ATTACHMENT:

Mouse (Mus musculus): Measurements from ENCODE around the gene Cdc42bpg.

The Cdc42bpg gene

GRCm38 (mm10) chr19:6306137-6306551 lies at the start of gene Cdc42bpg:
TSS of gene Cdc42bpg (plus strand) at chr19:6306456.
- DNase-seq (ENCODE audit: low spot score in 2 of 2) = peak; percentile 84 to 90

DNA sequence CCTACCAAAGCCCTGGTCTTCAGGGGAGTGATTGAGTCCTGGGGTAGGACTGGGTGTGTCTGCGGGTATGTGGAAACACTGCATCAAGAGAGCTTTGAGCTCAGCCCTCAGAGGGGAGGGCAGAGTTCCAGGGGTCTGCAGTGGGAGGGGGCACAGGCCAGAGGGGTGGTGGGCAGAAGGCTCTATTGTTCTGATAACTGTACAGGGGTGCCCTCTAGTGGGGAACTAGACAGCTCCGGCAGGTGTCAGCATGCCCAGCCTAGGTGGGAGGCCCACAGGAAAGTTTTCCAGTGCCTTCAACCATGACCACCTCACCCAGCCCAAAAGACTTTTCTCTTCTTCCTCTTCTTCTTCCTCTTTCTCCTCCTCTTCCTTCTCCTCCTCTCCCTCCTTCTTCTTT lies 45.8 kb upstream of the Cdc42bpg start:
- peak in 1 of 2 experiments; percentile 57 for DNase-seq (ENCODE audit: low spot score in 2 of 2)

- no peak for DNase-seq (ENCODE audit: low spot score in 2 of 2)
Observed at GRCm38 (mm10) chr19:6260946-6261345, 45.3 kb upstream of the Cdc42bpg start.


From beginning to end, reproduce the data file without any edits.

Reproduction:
Mouse (Mus musculus): Measurements from ENCODE around the gene Cdc42bpg.

The Cdc42bpg gene

GRCm38 (mm10) chr19:6306137-6306551 lies at the start of gene Cdc42bpg:
TSS of gene Cdc42bpg (plus strand) at chr19:6306456.
- DNase-seq (ENCODE audit: low spot score in 2 of 2) = peak; percentile 84 to 90

DNA sequence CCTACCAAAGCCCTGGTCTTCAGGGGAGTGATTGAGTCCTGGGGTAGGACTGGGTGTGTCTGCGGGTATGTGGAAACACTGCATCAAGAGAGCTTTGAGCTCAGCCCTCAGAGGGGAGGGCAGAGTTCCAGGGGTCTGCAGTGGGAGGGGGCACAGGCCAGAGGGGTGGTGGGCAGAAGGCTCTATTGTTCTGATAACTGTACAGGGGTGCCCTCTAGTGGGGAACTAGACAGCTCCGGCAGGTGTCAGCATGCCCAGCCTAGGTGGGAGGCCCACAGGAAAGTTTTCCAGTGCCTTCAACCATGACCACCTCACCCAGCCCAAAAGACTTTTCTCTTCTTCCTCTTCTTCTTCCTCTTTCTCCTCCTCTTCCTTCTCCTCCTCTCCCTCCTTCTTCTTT lies 45.8 kb upstream of the Cdc42bpg start:
- peak in 1 of 2 experiments; percentile 57 for DNase-seq (ENCODE audit: low spot score in 2 of 2)

- no peak for DNase-seq (ENCODE audit: low spot score in 2 of 2)
Observed at GRCm38 (mm10) chr19:6260946-6261345, 45.3 kb upstream of the Cdc42bpg start.